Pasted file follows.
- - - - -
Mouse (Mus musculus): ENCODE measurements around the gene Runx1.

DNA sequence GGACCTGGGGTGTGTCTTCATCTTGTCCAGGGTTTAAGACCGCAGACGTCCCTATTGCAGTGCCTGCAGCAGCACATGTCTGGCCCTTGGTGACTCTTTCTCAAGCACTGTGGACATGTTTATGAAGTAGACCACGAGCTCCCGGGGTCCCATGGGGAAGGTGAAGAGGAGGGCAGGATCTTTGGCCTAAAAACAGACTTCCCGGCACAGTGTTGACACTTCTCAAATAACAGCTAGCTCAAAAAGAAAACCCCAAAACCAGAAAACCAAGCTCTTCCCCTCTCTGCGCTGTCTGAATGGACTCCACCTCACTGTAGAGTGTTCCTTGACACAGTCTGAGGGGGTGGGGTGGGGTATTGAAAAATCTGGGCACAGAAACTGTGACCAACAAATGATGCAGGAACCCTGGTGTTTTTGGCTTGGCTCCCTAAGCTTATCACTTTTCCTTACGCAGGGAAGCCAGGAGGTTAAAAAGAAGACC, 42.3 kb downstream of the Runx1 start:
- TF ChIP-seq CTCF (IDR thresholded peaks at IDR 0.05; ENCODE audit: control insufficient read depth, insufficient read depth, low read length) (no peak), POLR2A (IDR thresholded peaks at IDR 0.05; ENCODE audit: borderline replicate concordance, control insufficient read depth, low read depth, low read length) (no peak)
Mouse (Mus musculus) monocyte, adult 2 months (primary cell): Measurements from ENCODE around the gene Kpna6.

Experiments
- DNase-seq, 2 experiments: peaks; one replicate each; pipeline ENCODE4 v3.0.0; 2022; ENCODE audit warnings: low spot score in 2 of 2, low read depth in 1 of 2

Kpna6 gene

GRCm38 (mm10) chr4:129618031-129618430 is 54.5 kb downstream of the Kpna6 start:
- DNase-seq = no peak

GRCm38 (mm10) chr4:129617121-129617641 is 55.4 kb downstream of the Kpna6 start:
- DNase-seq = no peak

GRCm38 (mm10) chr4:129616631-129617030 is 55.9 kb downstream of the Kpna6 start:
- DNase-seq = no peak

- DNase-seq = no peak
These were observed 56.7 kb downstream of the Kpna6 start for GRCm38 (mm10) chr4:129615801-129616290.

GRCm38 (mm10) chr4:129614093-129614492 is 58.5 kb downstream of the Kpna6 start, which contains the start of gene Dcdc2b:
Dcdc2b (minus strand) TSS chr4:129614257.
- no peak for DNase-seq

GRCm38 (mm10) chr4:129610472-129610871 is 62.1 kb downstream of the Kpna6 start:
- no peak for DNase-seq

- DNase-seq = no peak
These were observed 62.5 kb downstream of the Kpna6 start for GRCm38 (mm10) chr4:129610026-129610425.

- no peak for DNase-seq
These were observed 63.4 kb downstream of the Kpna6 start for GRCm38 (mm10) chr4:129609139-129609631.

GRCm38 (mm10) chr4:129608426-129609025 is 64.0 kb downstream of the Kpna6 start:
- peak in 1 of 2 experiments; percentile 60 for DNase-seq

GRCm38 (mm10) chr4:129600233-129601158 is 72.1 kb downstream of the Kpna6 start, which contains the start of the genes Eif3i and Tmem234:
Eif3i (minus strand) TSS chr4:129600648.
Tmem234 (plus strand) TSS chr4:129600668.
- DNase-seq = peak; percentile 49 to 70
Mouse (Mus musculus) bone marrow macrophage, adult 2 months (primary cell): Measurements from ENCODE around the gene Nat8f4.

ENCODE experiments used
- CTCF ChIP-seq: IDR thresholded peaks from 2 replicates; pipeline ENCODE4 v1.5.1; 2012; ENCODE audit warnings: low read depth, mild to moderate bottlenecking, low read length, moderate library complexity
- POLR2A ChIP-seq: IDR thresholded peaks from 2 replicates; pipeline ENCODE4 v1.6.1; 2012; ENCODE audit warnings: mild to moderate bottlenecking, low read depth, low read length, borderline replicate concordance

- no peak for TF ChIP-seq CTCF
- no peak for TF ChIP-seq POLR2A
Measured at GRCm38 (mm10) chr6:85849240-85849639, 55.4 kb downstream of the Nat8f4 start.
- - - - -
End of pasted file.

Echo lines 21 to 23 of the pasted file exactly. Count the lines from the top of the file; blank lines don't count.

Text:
- DNase-seq = no peak
These were observed 62.5 kb downstream of the Kpna6 start for GRCm38 (mm10) chr4:129610026-129610425.

- no peak for DNase-seq